I plan to have one of my good friends over for breakfast and coffee today in celebration of her birthday.
HAPPY BIRTHDAY MARIA!
I’m making my all-time favorite pastry: cranberry orange scones. She wasn’t available for consultation when it came down to figuring out what to make for breakfast.
Besides, even if she hated cranberry orange scones, she’d still eat them because she’s my friend. Because that’s what friends do. Fixes the tag on your shirt, hints that your bra strap is showing, uses your chocolate coffee creamer because it’s all you have in the fridge, even though she hates it, and doesn’t tell you that she only drinks french vanilla…
UPDATE: This post was written before we ditched coffee creamer. Here’s why we no longer drink the stuff, plus some new ideas to flavor coffee.
I haven’t always been a pastry-making-momma. I don’t have one of those pastry blender thingies that recipes say to use, so on my first pastry recipe I tried using two forks. Fail #1. On the second recipe I tried using a whisk. Fail #2. For the third, two knives. Fail #3 and a “you win” to the butter. For years I avoided all recipes involving a step to “cut in the fat” and that was just fine with me. Having to “cut in the fat” was scary and intimidating!
Until one day Mr. Crumbs REALLY wanted biscuits. Running out to buy Bisquick or Pillsbury or ANY instant biscuit for that matter wasn’t an option. I begged and I pleaded – please don’t make me cut the fat! I can’t do it! I’m SO BAD at it! I got the puppy eyes in return and caved. Fine. I’ll cut the fat.
I knew that forks, whisks and knives were no match for this cold butter, so I had only one option left: my bare hands. I squeezed and squished the butter, quickly and carefully tossing it with the flour in order to follow the “don’t create a paste or let the butter melt!” order that recipes barked at me. A couple minutes later yielded me with a mixture that resembled breadcrumbs – SUCCESS!
The biscuits were delicious (and by far the best biscuit EVER according to my husband) and I had overcome my fear of cutting in the fat. Take THAT butter! Ha HA!
This cranberry orange scones recipe is absolutely delicious and suitable for both those who are cutting-the-fat-challenged, and those who have mastered it. I always use fresh cranberries (frozen and leftover from Thanksgiving) and orange juice concentrate (because it’s easier to have on hand than orange zest). Serve with fresh hot coffee and enjoy!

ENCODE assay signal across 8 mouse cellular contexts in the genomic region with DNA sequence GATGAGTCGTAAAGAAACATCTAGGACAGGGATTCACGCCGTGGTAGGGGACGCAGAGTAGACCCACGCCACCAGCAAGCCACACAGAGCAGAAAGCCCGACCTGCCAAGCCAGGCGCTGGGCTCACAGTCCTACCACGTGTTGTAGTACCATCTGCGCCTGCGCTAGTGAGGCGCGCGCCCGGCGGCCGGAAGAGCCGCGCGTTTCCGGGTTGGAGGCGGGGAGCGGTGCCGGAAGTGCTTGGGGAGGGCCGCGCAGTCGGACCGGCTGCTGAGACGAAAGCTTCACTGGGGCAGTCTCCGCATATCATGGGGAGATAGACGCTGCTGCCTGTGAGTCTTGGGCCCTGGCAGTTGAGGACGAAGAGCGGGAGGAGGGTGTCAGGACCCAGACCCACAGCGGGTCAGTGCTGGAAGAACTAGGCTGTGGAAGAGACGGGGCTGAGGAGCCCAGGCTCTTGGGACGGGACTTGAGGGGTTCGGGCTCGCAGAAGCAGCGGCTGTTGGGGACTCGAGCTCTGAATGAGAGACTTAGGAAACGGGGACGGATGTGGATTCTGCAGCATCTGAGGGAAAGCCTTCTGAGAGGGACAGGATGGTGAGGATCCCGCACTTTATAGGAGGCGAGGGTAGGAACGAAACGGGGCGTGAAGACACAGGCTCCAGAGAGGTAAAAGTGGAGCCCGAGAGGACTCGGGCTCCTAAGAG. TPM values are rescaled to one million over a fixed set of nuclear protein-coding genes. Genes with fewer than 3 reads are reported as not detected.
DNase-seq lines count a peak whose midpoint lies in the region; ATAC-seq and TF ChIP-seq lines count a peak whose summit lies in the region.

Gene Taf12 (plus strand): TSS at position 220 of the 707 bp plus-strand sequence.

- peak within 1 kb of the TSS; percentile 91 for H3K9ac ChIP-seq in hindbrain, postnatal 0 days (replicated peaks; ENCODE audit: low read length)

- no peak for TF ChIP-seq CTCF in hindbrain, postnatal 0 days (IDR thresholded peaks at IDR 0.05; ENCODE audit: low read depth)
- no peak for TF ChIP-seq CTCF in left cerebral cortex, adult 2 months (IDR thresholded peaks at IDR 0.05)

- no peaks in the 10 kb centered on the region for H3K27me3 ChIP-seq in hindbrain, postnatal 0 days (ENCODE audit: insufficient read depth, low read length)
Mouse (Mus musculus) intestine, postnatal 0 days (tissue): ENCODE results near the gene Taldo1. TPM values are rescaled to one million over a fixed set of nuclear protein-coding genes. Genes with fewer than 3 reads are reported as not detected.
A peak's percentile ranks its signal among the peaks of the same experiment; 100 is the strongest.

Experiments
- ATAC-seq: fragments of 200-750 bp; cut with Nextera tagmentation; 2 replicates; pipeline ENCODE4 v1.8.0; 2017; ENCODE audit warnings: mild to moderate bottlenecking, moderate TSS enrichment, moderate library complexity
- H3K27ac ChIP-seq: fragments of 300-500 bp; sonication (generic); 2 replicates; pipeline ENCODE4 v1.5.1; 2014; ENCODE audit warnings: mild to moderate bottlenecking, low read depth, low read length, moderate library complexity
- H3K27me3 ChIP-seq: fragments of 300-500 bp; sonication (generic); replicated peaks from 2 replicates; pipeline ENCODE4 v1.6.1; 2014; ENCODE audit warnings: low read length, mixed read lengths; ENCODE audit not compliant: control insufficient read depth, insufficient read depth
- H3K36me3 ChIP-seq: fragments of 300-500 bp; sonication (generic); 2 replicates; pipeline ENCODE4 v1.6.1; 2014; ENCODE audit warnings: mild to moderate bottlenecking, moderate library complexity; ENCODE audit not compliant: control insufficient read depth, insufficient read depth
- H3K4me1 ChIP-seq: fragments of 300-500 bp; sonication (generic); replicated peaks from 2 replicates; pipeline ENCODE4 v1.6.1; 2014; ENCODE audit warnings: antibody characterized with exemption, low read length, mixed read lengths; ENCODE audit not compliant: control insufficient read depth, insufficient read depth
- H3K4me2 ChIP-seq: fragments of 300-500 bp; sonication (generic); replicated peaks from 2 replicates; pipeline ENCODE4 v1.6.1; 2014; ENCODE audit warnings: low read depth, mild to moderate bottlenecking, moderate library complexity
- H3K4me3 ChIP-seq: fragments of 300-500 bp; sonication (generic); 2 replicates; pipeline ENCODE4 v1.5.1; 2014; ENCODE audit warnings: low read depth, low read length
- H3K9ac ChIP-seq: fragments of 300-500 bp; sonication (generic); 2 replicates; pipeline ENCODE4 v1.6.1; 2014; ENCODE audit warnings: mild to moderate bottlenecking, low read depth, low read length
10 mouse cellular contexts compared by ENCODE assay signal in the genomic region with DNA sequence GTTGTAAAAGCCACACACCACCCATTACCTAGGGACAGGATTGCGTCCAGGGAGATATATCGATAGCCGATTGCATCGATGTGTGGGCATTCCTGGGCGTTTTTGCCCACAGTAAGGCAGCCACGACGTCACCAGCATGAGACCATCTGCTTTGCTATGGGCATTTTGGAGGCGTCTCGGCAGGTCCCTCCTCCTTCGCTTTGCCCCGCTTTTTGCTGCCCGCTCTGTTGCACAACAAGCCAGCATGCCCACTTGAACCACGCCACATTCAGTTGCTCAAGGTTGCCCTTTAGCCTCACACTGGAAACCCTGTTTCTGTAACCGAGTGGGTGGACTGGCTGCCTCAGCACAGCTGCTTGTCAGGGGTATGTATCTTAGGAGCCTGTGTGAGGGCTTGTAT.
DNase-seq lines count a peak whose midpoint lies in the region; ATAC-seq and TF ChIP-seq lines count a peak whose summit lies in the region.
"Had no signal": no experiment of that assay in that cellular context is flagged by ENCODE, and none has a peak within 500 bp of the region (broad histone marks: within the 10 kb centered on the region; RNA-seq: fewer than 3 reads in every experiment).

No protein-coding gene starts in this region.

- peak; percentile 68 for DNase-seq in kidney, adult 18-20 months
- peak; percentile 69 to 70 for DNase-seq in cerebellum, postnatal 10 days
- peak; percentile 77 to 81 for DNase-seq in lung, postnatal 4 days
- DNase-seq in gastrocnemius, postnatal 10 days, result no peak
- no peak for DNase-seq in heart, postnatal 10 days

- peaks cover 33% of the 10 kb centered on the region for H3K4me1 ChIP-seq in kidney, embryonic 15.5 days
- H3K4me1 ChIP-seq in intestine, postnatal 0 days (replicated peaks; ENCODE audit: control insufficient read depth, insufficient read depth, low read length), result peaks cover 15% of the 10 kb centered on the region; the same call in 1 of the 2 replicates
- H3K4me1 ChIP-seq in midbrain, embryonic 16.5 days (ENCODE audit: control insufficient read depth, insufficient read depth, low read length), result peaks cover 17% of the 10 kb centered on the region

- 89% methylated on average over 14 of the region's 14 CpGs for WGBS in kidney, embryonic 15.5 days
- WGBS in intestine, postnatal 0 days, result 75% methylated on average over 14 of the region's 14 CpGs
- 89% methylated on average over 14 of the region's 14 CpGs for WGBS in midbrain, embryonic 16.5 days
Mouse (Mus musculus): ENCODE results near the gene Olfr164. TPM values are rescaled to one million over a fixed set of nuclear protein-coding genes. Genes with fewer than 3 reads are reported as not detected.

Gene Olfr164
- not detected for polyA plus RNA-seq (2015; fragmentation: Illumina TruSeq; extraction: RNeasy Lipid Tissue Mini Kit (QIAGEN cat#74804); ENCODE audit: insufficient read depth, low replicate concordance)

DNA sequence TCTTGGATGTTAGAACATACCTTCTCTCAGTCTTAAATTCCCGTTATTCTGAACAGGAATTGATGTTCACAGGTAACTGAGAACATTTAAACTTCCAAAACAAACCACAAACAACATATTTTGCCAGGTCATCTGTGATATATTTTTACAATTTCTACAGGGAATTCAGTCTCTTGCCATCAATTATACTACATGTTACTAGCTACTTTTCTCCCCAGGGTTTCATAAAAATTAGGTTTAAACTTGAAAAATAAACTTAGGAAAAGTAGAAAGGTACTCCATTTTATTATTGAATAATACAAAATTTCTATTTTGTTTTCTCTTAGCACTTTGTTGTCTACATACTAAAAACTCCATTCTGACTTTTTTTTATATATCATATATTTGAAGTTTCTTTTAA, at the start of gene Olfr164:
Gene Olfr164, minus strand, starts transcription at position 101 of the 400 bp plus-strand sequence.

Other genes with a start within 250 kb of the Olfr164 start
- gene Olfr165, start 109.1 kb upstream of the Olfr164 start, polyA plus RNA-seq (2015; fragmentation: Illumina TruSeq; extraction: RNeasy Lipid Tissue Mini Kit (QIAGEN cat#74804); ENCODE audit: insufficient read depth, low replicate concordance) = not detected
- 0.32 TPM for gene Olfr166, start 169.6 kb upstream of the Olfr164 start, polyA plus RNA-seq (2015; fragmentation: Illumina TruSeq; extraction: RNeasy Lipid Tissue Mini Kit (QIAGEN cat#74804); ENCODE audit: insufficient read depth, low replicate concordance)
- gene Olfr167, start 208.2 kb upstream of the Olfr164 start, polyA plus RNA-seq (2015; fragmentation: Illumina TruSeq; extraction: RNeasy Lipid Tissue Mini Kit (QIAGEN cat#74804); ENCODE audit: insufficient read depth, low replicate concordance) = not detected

- 2 cups white whole wheat flour
- ¼ cup coconut sugar (or your preferred granulated sugar)
- 1 Tbsp baking powder
- ½ tsp salt
- 6 Tbsp cold unsalted butter, cut into pieces*
- 1 cup fresh cranberries
- 1 large egg*
- ½ cup heavy cream*
- One large orange, zested, OR 2 tsp orange juice concentrate
- 2-3 tsp cream or milk
- additional sugar and cinnamon for sprinkling
- Preheat oven to 425 degrees.
- In a large bowl, whisk together flour, sugar, baking powder and salt.
- Drop in the pieces of cold butter and working quickly, mash the butter in your fingers while coating the pieces with the flour mixture. You want the pieces to be small, but you don't want to make a paste. Squishing, dropping and coating seems to be the method that works best. If you're fancy or got skills, feel free to use forks, knives or a pastry blender. :)
- When the mixture looks like coarse breadcrumbs, add in the cranberries and orange zest and toss to coat with flour. Whisk the egg and cream together in another bowl and add all at once to the flour mixture. Mix gently with a spatula until it becomes gooey, then form the mixture into a ball using your hands and knead it gently against the sides and bottom of the bowl (5-10 times or so), taking care not to squish too many cranberries in the process. You want a good looking ball of dough in a bowl that's fairly clean.
- Break off a small fistful of dough, shape into a ball and place onto an un-greased cookie sheet. Leave about 2 inches between each ball for expansion. Brush the tops with cream/milk and sprinkle cinnamon and sugar on top. Bake for 12-15 minutes, or until the cranberry orange scones are golden brown along the edges.
* Another fun variation is to use eggnog in place of the heavy cream. Follow the original recipe for a hint of 'nog flavor, or use the variation above for a full-bodied eggnog scone!
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